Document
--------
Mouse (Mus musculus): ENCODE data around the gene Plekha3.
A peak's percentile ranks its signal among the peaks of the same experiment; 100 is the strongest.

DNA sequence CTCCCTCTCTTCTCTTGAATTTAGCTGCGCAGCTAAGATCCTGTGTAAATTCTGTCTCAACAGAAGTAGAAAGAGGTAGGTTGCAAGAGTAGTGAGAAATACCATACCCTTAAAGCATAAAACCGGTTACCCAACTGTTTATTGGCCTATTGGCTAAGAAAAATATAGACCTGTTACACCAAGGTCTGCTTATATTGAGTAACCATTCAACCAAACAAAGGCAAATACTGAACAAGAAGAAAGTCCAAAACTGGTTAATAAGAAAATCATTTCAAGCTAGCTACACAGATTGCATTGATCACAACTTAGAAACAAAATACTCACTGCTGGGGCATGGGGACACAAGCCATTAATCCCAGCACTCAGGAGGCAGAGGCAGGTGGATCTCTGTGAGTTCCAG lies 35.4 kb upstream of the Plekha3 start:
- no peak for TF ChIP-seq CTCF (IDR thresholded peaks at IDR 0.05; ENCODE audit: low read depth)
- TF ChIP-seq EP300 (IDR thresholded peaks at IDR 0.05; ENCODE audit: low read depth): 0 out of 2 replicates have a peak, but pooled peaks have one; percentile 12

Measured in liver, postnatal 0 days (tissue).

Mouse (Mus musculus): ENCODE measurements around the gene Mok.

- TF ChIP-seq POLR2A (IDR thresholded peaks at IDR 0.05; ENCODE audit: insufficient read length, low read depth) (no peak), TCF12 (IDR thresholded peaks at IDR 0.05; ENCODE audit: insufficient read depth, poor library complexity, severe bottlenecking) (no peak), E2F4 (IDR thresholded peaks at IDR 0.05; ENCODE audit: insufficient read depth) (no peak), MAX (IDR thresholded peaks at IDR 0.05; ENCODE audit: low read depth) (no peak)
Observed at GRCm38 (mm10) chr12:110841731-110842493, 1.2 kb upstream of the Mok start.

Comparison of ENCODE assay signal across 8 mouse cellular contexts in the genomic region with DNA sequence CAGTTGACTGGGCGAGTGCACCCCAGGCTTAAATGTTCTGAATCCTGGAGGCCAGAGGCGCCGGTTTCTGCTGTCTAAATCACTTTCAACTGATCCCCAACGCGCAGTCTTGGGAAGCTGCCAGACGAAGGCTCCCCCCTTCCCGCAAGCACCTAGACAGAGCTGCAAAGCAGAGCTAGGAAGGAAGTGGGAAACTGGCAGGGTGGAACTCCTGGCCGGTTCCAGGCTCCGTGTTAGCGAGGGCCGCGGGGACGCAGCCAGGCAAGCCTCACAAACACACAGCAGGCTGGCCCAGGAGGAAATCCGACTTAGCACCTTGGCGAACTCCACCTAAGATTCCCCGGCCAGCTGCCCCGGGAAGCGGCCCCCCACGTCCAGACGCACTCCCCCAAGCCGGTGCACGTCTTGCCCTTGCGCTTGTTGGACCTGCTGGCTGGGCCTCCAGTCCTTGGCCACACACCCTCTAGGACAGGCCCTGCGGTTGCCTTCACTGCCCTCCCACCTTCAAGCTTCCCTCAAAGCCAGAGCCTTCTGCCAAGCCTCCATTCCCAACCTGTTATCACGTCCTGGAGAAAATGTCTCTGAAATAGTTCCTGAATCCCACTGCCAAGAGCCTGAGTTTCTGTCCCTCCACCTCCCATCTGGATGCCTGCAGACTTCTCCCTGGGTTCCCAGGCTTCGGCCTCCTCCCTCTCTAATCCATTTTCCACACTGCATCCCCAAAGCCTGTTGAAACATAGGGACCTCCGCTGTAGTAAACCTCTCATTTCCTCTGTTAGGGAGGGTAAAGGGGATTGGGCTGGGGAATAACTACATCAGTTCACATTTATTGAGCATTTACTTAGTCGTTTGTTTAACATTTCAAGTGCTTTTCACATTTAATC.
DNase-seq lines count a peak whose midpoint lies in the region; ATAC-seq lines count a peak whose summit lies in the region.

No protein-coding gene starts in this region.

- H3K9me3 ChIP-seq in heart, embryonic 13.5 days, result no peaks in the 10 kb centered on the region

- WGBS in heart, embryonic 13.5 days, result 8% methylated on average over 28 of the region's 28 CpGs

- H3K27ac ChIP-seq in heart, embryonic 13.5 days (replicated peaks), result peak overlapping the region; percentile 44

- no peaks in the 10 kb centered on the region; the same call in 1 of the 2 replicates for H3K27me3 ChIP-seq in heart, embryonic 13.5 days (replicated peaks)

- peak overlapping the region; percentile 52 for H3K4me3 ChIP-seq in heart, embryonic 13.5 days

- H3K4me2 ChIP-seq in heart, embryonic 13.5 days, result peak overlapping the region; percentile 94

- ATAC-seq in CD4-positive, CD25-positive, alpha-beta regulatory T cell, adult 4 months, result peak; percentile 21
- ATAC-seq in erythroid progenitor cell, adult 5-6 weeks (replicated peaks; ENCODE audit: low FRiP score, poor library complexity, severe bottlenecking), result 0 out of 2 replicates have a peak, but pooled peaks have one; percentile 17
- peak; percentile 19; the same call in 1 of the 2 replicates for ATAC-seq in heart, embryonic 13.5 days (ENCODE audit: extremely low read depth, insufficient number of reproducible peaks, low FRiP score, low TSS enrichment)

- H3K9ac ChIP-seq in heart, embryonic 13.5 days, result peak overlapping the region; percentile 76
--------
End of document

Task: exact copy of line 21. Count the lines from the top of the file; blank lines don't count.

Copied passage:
- peak; percentile 19; the same call in 1 of the 2 replicates for ATAC-seq in heart, embryonic 13.5 days (ENCODE audit: extremely low read depth, insufficient number of reproducible peaks, low FRiP score, low TSS enrichment)